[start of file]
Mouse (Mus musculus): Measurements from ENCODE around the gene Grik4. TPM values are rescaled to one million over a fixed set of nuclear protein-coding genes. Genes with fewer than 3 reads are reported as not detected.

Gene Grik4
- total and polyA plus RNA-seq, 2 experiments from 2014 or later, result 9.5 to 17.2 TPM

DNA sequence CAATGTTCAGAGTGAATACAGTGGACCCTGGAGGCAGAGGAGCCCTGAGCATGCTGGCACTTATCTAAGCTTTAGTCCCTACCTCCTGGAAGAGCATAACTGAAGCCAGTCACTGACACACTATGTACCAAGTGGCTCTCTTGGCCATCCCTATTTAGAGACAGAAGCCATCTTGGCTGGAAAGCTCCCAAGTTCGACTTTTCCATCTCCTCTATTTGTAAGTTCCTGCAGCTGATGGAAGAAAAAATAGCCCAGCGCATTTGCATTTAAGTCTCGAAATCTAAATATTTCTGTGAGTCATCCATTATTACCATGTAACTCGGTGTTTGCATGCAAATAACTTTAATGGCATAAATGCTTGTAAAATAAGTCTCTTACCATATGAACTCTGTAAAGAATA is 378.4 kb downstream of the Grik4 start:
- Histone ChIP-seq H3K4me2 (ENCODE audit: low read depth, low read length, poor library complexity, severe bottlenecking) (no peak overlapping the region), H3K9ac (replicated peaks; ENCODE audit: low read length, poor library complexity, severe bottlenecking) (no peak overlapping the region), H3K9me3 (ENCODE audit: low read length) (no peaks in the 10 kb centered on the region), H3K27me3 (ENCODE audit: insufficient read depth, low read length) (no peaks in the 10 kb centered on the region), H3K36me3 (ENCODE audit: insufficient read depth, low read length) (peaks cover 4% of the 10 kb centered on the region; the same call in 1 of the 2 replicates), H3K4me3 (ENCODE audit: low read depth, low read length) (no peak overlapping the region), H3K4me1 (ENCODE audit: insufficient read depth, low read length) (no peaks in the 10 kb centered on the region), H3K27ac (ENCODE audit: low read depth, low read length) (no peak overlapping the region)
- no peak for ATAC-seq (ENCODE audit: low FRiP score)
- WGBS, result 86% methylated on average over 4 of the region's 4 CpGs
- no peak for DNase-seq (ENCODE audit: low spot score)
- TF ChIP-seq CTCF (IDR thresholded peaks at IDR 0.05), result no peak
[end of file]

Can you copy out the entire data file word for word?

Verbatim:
Mouse (Mus musculus): Measurements from ENCODE around the gene Grik4. TPM values are rescaled to one million over a fixed set of nuclear protein-coding genes. Genes with fewer than 3 reads are reported as not detected.

Gene Grik4
- total and polyA plus RNA-seq, 2 experiments from 2014 or later, result 9.5 to 17.2 TPM

DNA sequence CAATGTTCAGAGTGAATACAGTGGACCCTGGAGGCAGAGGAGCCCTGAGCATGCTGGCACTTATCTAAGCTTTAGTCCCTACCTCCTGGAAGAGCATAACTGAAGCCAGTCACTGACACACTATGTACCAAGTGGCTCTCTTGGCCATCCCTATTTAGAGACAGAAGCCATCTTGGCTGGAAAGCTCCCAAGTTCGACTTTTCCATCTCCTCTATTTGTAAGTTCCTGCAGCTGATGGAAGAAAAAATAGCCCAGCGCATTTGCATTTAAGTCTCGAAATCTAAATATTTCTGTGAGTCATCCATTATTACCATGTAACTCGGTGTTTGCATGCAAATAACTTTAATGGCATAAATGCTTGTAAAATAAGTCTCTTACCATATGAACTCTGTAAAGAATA is 378.4 kb downstream of the Grik4 start:
- Histone ChIP-seq H3K4me2 (ENCODE audit: low read depth, low read length, poor library complexity, severe bottlenecking) (no peak overlapping the region), H3K9ac (replicated peaks; ENCODE audit: low read length, poor library complexity, severe bottlenecking) (no peak overlapping the region), H3K9me3 (ENCODE audit: low read length) (no peaks in the 10 kb centered on the region), H3K27me3 (ENCODE audit: insufficient read depth, low read length) (no peaks in the 10 kb centered on the region), H3K36me3 (ENCODE audit: insufficient read depth, low read length) (peaks cover 4% of the 10 kb centered on the region; the same call in 1 of the 2 replicates), H3K4me3 (ENCODE audit: low read depth, low read length) (no peak overlapping the region), H3K4me1 (ENCODE audit: insufficient read depth, low read length) (no peaks in the 10 kb centered on the region), H3K27ac (ENCODE audit: low read depth, low read length) (no peak overlapping the region)
- no peak for ATAC-seq (ENCODE audit: low FRiP score)
- WGBS, result 86% methylated on average over 4 of the region's 4 CpGs
- no peak for DNase-seq (ENCODE audit: low spot score)
- TF ChIP-seq CTCF (IDR thresholded peaks at IDR 0.05), result no peak